Flo's influence lives on
That is certainly the impression given by thousands of pupils who committed time and effort to researching their values through a web-based competition Learning for Life: Embracing Core Values. The project aims to help young people reflect on the qualities and values they believe are important in themselves and others.
Over the past year, pupils across Scotland have created posters that map their thoughts on the importance of subjects such as making the most of yourself, your life, friendship and facing adversity.
Altogether, 65 schools were involved and more than 10,000 posters were created in this, the second year of the competition.
Pupils' main concerns included the gap between rich and poor countries, sustainability, global warming and over-population.
Among the inspirational figures they drew upon were Mother Teresa, Martin Luther King, Mahatma Gandhi, Florence Nightingale, Walt Disney, athlete Kelly Holmes, tennis star Andy Murray, deaf-blind US author and activist Helen Keller and Burmese pro-democracy leader and Nobel Laureate Aung San Suu Kyi.
The Learning for Life project asks students to reflect on human qualities such as enthusiasm, courage, honesty, generosity, trust and truthfulness.
They then fill in a specially designed poster template, choosing individual qualities they admire and listing their inspirational figures, favourite quotations and stories. They finish with a personal reflection that helps them pull their themes together.
The template is structured around four main themes: personal development; principles for successful living; from obstacles to opportunities; relationships with others.
David Lorimer, project director, says: "The project encourages reflection on core values as well as consideration of positive and inspiring role models.
"It also reflects the words inscribed on the mace of the Scottish Parliament - wisdom, justice, compassion, integrity - as well as the aspirations of A Curriculum for Excellence."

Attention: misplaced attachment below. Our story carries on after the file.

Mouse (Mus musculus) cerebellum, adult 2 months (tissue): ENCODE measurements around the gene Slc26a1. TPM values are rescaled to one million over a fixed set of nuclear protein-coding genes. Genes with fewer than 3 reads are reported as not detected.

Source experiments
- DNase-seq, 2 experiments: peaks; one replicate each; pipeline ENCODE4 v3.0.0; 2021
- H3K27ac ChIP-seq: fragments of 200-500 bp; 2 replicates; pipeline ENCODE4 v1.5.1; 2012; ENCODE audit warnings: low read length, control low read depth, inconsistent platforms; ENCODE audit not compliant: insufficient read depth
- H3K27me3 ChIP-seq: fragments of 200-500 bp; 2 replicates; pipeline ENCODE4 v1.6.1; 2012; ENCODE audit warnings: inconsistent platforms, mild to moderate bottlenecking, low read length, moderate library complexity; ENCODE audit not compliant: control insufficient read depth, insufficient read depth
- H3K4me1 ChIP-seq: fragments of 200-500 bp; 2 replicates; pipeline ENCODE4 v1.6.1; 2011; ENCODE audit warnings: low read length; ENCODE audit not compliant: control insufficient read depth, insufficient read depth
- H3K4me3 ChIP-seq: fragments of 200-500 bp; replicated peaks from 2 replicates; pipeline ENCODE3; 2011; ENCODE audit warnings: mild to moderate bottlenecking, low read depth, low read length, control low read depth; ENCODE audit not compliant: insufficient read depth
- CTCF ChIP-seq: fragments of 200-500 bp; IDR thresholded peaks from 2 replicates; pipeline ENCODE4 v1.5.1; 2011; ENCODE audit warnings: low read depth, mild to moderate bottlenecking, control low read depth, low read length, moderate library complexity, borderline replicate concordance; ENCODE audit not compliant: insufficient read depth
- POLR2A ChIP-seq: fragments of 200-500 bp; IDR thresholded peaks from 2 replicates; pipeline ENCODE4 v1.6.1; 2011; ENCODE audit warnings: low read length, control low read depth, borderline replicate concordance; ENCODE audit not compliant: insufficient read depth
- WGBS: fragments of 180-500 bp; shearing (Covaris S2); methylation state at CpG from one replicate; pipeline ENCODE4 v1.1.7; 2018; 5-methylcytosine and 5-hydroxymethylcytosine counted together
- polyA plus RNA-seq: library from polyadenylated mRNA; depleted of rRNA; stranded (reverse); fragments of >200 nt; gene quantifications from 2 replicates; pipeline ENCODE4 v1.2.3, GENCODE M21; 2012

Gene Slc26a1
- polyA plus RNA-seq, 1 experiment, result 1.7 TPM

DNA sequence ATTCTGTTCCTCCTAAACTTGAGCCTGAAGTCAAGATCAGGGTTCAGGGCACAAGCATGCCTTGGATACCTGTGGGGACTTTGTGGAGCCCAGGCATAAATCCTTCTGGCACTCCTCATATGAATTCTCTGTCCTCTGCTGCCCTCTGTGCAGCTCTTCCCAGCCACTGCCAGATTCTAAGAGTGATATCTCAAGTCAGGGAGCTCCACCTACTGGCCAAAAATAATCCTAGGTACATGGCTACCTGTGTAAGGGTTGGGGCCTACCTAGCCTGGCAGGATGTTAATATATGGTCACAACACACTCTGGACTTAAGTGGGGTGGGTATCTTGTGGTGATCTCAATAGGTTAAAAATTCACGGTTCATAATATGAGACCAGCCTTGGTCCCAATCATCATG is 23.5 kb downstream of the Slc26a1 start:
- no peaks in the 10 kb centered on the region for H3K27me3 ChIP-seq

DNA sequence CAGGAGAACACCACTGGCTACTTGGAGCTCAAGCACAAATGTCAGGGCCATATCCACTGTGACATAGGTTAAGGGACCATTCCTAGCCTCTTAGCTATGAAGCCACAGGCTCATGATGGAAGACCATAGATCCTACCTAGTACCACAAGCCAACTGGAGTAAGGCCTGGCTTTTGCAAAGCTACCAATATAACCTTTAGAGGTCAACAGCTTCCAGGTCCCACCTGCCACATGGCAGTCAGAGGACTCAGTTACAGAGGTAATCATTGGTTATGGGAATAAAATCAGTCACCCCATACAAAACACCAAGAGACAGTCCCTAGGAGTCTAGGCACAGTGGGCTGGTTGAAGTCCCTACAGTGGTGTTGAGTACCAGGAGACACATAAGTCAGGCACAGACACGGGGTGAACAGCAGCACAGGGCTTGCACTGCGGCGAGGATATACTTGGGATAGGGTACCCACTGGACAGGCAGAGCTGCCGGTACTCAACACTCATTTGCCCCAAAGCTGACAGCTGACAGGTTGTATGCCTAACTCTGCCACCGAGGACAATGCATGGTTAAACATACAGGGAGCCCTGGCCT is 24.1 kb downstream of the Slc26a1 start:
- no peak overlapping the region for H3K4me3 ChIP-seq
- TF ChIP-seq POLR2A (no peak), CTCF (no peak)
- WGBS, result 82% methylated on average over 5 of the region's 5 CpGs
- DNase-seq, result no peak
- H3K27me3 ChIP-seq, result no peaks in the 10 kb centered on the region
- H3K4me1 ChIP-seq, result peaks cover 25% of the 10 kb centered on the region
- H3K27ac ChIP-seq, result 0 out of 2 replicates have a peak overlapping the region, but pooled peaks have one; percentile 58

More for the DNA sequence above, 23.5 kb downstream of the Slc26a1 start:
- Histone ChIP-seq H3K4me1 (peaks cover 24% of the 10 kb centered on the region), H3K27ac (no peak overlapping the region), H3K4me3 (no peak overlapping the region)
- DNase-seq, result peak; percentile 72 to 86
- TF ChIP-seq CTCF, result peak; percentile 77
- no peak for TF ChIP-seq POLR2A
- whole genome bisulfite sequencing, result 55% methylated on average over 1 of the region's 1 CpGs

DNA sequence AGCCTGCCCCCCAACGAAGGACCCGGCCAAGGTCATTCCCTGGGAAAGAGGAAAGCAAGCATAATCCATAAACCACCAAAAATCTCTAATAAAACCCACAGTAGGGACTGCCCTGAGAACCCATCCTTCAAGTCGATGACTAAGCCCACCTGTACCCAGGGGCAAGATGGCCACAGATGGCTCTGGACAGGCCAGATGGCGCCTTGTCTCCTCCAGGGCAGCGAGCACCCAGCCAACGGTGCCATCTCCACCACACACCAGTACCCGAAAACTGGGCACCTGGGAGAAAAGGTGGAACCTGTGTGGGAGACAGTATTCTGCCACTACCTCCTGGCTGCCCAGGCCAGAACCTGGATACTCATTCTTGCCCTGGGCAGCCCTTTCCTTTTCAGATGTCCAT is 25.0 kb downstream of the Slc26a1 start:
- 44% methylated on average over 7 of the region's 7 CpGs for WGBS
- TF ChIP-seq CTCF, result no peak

The winning posters are drawn from S1 to S4 year groups in three Scottish regions: central, northern and western.
Charlotte Stenson, the S2 winner for central region, wrote on her poster about the life-changing effect of meeting the African Children's Choir, mostly HIV Aids orphans: "I hope that in my lifetime I seek justice for these stricken children.
"In the meantime, all I can do is learn from them. Their unselfishness and joy, even in the most profound poverty, has made me realise how fortunate I am. I know it is an experience I will never forget.
"Sir or madam, in the time it has taken you to read this poster, up to around 25 children have died as a result of poverty. Think about it."
Melanie Campbell, Charlotte's philosophy and religion principal teacher at George Heriot's School in Edinburgh, says: "It's not going too far to say that our pupils have moved to new levels of maturity and self-awareness through this project.
"For us as educators, these are things that simply cannot be covered in the necessary depth, even within A Curriculum for Excellence, but which - through the Learning for Life project - are made explicit and can make such a tremendous difference."
Mrs Campbell's sentiments are echoed by pupils across Scotland, some of whose reflections on the project appear in the box below.
Learning for Life, produced by the educational charity Scientific and Medical Network, is to be piloted in England next year.
For further information on the project, go to: www.learningforlife.org.uk
"This project has totally changed the way I look at the world. Friends are like the universe in a way: the universe expands as much as it can and so do friendships." Frazer MacDonald, S1, Portlethen Academy, Aberdeenshire "Learning for Life has made me think of all the good qualities in life and I have more respect for people and things than I had before. I now say, 'Live every day as if it was your last.' Thank you LfL - you have made me appreciate life!" Hollie Wilson, S3, St Kentigern's Academy, West Lothian "This project has helped me think about the values and morals that I hold.
Teenage years are difficult, full of outside influences and worries, and few of us ever take the time to analyse our feelings and beliefs." Laura Dickson, S4, Kilsyth Academy, North Lanarkshire